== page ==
This lack of knowledge is mainly due to the scarcity and even absence of automatic weather stations (AWS) in the mid and high elevation areas. In addition, the difficult access to some high mountain regions of Morocco makes it challenging to carry out regular measurements. To solve this issue, Baba et al. [17], Baba et al. [18], Tuel et al. [19] used meteorological reanalyses instead of weather station data to simulate the snowpack evolution over specific catchments. However, the spatial resolution of current meteorological reanalyses is too coarse to represent the influence of topography on meteorological variables, which is crucial for snow modeling in mountainous regions [20]. In order to compensate for this gap, a downscaling approach is needed to derive reanalysis datasets in a fine spatial resolution using ground observations and topographic proprieties [17,18]. Hence reanalysis data were downscaled to resolutions of 250 m [17,18] or 1 km [19]. In the High Atlas, Baba et al. [18] suggested that model resolutions coarser than 500 m may not allow a correct representation of the snowpack energy balance as the influence of the terrain slope on the radiation budget is lost below such a resolution.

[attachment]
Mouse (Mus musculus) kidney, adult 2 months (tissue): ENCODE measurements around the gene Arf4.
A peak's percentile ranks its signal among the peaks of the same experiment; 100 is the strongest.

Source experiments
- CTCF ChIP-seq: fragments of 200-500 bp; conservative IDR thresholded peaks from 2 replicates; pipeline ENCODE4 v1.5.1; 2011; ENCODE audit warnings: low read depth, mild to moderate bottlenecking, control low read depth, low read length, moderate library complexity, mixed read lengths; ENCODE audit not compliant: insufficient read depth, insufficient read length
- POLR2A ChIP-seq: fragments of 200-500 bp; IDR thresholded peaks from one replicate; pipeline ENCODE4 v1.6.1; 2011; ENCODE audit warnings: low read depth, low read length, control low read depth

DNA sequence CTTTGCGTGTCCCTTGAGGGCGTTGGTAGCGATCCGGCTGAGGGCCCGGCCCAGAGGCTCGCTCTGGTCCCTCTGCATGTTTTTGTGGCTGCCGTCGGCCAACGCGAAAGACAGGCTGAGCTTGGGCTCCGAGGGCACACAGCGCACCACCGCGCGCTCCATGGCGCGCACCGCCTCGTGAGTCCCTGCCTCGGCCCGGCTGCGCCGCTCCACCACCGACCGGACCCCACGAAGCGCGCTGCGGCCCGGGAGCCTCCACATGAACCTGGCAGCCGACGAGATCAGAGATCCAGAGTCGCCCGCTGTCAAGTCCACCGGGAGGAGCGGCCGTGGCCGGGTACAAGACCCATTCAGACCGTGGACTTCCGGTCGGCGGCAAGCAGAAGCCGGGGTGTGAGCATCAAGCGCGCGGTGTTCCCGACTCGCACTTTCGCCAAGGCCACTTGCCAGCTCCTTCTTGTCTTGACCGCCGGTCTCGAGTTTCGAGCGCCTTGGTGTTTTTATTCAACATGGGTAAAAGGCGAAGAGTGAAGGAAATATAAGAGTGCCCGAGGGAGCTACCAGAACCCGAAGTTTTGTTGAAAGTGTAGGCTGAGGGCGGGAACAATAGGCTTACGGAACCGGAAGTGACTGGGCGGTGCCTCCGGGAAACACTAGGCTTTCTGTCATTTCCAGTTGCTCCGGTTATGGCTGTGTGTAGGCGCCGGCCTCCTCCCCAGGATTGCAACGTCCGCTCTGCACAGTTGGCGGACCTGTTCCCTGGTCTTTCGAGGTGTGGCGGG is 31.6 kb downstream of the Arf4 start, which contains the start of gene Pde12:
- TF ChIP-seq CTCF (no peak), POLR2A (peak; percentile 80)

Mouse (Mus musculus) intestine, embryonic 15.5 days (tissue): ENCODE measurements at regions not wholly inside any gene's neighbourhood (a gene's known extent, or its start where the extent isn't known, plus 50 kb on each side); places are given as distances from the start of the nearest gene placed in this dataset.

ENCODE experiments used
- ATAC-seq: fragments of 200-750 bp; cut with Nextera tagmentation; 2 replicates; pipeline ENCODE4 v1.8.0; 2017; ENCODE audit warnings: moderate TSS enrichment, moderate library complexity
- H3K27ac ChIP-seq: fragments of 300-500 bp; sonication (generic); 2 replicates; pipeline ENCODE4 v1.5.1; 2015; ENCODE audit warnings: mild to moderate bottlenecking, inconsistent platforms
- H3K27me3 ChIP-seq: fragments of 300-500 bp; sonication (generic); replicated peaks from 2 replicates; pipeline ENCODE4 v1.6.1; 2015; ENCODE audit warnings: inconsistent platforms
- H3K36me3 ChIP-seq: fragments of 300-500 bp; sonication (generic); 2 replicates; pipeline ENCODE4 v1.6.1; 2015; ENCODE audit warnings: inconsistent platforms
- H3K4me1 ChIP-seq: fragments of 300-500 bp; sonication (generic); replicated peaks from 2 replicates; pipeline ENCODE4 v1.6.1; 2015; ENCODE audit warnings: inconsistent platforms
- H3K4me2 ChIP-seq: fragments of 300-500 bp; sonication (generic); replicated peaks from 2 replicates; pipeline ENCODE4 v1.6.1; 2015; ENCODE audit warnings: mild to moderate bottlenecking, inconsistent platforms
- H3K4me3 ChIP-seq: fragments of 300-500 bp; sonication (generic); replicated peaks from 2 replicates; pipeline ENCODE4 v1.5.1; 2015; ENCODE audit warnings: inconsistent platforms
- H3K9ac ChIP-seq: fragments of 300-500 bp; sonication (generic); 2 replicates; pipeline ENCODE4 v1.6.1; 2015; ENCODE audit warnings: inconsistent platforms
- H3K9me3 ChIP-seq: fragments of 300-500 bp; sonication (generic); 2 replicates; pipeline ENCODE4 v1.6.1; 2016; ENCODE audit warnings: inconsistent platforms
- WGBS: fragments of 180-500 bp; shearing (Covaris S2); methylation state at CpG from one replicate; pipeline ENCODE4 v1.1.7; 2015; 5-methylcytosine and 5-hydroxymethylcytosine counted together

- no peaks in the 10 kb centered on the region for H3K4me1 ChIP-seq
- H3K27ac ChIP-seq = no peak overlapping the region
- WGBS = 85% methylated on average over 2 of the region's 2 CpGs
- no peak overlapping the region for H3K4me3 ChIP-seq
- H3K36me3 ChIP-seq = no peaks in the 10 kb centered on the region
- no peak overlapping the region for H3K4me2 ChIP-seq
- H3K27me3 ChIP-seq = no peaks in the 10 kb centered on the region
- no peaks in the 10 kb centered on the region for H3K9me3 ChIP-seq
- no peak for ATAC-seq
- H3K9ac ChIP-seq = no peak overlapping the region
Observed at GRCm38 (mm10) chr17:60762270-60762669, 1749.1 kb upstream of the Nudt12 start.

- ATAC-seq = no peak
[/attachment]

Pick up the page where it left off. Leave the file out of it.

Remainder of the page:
ERA5 [21] and MERRA-2 [22] are the two major state-of-the-art climate reanalysis that are currently freely available at global scale. Downscaled MERRA-2 or ERA5 data were already used to feed snowpack models in various mountain regions [17,23,24,25]. Both reanalyses provide multiple meteorological variables at the hourly timestep, with a spatial resolution (MERRA-2: ∼50 km, ERA5: ∼30 km) and temporal coverage (MERRA-2: 1980 onwards, ERA5: 1950 onwards). These characteristics make them useful for long term analysis of the snow cover variability in the past decades. In addition, both reanalysis are published with a short latency of two to three weeks (MERRA-2) and 5 days (ERA5) of real time, which makes them suitable for operational planning in snow-dominated catchments as suggested by Baba et al. [26]. However, to our best knowledge, there is no study comparing the performance of both datasets over the Atlas or even over a larger region like Morocco, North Africa or the Mediterranean. This assessment is important to decide which reanalysis should be used for the implementation of a snow data assimilation scheme in Morocco [26]. It may also be useful for many other applications like the characterization of droughts [27], crop yields prediction [28] or the assessment of wind power potential [29].